Satra entered 412s in the Group One Production Saloon Car Championship in 1972 and 1973, and it beat "sharp-handling but underpowered" Hillman Imps and Austin Minis.[6] It also placed 1-2-3 in the 1973 Avon Round Britain Rally[6] and scored a class win in the South Africa Safari Rally the same year.[7]

Trims and models[edit]


  • M-412 was the base sedan model that underwent various adaptations with letters such as "E", "I", "U", "P", etc. added after its numbers. Letters usually meant the class of the vehicle (as in luxury residential, commercial, governmental, sports, export, and so on) instead of precising words used on earlier models. Kerb weight of the 412 was 1,045 kg (2,304 lb).[8]
  • М-427, a station wagon on the same base, produced from 1969, replacing the M-426 wagon. In 1972, this got a new one-piece upward-hinged tailgate.[7] AZLK stopped making these in 1976; IZh continued with production until 1982. Starting 1971, the base of this model served to create the Izh-2125 hatchback (see below).
  • M-434, which was the unibody sedan delivery and pickup[9] variant that succeeded the 433 straight from 1967 to 1973 (thereafter it was replaced by the Izh-2715 that increased in popularity by that time). Both this model and M-427 kept their rear light tailfin design until 1982, and passed it on to M-2137 variants from 1975.


Izh-2715 van, built until 2001
  • Izh-412 — practically similar to M-412, with slight changes in the frontal grille (featuring design elements from earlier M-408). Since IZH stopped delivering the Izh-408s in 1967, last production Izh-408 lines were also named "Izh-412" for convenience.
  • Izh-427 was a calque of the M-427, with no other changes beside the company logo. The car, however, entered in production only in 1971 because of the abundance in Moskvitch variants.
  • Izh-2125 — surnamed "Kombi", was the first Soviet hatchback series produced from 1973 to 1982, before receiving the Moskvitch 2140 platform as Izh-21251. It was then kept in production until 1997.
  • Izh-2715 was IZH's panel van variant, also produced from 1973 and commonly referred to as a "covered pick-up". Izh kept this variant from 1982 till 2001,and stylistically improved it, maximally approaching the Kombi.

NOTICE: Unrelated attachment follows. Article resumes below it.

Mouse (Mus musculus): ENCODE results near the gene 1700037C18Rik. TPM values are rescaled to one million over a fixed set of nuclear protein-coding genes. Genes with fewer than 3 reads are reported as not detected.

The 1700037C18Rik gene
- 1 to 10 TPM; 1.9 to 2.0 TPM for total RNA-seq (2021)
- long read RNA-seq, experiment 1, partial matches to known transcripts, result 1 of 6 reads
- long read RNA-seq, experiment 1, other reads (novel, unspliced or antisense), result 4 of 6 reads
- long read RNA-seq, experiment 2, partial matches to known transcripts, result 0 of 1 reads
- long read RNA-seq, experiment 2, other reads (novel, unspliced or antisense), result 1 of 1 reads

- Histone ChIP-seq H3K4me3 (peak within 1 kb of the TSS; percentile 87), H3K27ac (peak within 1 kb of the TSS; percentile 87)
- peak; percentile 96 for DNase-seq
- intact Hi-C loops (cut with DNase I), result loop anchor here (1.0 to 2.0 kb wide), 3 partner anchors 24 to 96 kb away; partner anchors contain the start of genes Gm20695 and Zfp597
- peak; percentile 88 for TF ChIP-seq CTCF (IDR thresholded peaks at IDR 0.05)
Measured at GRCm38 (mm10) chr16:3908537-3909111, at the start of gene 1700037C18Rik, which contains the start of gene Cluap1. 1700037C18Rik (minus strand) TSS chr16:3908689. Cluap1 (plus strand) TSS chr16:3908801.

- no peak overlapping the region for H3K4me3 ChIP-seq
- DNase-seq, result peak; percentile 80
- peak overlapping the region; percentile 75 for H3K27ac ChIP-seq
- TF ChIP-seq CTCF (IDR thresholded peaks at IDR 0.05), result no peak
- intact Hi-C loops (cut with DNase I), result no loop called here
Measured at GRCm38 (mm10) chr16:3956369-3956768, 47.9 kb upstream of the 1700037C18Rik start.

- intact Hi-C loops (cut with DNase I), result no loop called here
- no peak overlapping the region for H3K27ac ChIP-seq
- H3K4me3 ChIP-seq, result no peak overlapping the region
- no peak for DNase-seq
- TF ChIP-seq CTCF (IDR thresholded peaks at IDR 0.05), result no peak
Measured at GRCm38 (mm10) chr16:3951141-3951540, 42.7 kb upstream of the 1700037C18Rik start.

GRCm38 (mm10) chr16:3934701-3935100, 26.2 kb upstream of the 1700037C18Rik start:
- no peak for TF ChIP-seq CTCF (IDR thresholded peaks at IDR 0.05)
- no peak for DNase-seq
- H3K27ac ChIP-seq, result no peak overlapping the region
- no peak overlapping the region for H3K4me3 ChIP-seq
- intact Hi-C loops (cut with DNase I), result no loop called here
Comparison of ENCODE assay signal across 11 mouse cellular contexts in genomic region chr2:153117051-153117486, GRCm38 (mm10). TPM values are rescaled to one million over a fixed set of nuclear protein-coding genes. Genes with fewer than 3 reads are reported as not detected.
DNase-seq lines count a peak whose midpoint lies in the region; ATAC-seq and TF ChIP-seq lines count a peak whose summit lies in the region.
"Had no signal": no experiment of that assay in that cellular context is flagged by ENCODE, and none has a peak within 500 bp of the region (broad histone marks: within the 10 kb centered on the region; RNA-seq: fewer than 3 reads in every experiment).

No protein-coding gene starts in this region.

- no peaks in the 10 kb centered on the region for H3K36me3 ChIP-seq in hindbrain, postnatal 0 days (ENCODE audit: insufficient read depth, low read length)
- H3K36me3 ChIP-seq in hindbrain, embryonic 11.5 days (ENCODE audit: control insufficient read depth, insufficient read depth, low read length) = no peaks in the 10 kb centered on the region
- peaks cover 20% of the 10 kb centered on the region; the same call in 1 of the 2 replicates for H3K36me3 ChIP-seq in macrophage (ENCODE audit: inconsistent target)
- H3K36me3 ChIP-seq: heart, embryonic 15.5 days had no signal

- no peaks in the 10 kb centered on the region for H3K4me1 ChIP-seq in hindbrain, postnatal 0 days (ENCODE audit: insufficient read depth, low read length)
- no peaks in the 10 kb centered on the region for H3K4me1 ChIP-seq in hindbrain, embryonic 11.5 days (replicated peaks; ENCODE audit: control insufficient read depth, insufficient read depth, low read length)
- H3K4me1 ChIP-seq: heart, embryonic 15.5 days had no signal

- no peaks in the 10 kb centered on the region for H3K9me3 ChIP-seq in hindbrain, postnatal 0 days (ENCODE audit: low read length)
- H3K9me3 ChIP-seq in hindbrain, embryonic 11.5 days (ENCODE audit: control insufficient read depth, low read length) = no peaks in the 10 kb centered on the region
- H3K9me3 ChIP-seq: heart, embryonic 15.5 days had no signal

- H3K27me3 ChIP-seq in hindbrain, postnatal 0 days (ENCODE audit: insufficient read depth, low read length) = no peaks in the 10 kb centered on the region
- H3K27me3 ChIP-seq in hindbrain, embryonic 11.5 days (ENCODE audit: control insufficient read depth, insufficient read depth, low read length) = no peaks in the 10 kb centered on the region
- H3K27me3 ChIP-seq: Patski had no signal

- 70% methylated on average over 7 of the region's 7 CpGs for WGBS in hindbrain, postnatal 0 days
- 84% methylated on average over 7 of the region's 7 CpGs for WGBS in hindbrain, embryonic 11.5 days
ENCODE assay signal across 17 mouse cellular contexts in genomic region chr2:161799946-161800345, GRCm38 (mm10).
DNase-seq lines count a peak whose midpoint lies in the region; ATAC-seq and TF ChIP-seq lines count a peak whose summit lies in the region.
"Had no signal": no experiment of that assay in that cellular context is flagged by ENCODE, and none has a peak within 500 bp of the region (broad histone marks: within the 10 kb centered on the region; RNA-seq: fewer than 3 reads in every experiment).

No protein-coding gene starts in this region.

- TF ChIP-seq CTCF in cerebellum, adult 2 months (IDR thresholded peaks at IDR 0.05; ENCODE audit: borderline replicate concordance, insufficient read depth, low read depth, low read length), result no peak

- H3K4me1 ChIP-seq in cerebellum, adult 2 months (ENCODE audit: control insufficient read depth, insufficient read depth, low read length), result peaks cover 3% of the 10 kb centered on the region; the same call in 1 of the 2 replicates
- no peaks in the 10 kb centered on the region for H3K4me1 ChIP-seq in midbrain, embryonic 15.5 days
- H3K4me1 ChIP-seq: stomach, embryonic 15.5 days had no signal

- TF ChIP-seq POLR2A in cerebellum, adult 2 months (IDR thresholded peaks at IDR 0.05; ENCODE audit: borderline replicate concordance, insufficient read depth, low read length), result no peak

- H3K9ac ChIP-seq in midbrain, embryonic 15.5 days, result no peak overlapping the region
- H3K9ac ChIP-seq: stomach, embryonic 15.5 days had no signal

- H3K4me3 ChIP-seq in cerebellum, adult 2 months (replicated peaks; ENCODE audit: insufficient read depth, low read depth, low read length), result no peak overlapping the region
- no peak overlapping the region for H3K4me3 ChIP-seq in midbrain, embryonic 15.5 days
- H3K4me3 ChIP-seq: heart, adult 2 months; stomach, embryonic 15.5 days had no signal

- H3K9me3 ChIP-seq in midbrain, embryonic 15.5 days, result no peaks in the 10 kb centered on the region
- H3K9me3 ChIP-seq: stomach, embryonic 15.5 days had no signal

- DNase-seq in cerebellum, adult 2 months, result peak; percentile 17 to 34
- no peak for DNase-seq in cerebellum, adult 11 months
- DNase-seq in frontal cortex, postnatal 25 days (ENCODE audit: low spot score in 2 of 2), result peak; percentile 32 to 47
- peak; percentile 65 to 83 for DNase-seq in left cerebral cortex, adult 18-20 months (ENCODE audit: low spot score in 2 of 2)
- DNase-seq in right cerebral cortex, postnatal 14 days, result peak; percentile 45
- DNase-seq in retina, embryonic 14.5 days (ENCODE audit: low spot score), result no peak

Relationship to M-408[edit]


The original 412 of 1967-69 had a chassis identical to that of the Moskvitch 408, which had been launched 3 years earlier in 1964. The only differences between 408 and 412 were the engines and the interior. This can be confusing, because there are no external differences between the two cars.

Here are the main differences between the Moskvitch 412 and the Moskvitch 408:

Moskvitch 412 Moskvitch 408
Production 1967–1976 1964–1976
Engine model 412 408
Chassis 408 (1967–1969); 412 (1969–1976) 408 (1964–1969); 412 (1969–1970)
Successor Moskvitch 2140 Moskvitch 2138

The differences between the 412/408 chassis:

1969 - 1975 1967 - 1969
Features Square headlights; horizontal rear lights; triangular rear turn signal markers; separated front seats; floor mounted gearshift lever (except for the 408 which had column-mounted shifter until 1973). 2 or 4 (twin) round headlights (Izh-412: 1967 - 1982); vertical rear lights; front bench seat (until 1968); column mounted gearshift lever (on the 408 until 1973, on the 412 until the fall of 1968).

Prototype variants[edit]

In 1970, Moskvitch tried to update the 412's styling, with the 353. Using the 412's mechanicals, it was larger but recognizably related. The 355 of 1972 was larger still, with 23 cm (9.1 in) greater length, 14 cm (5.5 in) more wheelbase, and 8 cm (3.1 in) more width.[10] This made both the interior and the boot noticeably larger.[10] The 355 was further developed into the 356 between 1973–75, with "much bolder front end styling", new suspension, and an enlarged 1,799 cc (109.8 cu in) version of the DM with twin Zenith carburetors, giving 103 hp (77 kW; 104 PS), with a Borg-Warner transmission planned.[10] None were built.



  1. ^ Moskvich - The Son of Moscow, Retrieved 26 January 2014
  2. ^ Thompson, Andy (2008), Cars of the Soviet Union: The Definite History, Sparkford, Yeovil, Somerset: Haynes, p. 149, ISBN 978 1 84425 483 5 
  3. ^ Braunschweig, Robert et al., eds. (12 March 1970). "Automobil Revue '70" (in German/French) 65. Berne, Switzerland: Hallwag AG. p. 413. 
  4. ^ a b Thompson, p.162.
  5. ^ [1]
  6. ^ a b Thompson, p.160.
  7. ^ a b Thompson, p.163.
  8. ^ Thompson, p. 152.
  9. ^ Thompson, p. 159.
  10. ^ a b c Thompson, p. 164.